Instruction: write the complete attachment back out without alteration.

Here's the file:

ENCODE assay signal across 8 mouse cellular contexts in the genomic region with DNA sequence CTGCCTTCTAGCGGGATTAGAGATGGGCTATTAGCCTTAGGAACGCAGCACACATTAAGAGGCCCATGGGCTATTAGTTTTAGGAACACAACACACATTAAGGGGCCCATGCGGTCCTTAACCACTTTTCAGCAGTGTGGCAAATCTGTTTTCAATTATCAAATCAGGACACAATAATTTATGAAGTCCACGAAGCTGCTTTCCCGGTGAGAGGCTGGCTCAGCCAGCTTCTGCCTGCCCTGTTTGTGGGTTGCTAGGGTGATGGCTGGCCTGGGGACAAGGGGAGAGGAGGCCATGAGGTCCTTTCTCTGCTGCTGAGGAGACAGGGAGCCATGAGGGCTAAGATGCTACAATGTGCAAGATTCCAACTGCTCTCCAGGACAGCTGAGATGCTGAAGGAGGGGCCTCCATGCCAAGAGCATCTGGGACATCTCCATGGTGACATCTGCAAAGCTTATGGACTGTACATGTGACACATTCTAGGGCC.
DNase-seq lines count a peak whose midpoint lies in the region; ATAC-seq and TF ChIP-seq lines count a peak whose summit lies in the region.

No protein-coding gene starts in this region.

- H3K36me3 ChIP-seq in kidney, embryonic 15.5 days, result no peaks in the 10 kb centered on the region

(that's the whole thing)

ENCODE assay signal across 8 mouse cellular contexts in the genomic region with DNA sequence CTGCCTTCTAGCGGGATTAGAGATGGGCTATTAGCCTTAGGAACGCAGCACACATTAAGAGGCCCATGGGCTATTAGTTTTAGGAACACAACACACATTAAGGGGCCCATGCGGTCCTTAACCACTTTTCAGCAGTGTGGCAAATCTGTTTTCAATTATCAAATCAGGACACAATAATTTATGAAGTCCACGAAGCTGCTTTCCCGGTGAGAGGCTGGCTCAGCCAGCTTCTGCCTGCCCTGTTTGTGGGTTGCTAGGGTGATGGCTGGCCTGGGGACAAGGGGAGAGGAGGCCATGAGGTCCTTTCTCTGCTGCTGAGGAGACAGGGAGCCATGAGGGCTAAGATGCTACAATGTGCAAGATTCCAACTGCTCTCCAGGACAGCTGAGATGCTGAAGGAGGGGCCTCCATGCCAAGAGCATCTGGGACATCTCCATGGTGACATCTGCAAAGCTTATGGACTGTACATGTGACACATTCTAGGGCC.
DNase-seq lines count a peak whose midpoint lies in the region; ATAC-seq and TF ChIP-seq lines count a peak whose summit lies in the region.

No protein-coding gene starts in this region.

- H3K36me3 ChIP-seq in kidney, embryonic 15.5 days, result no peaks in the 10 kb centered on the region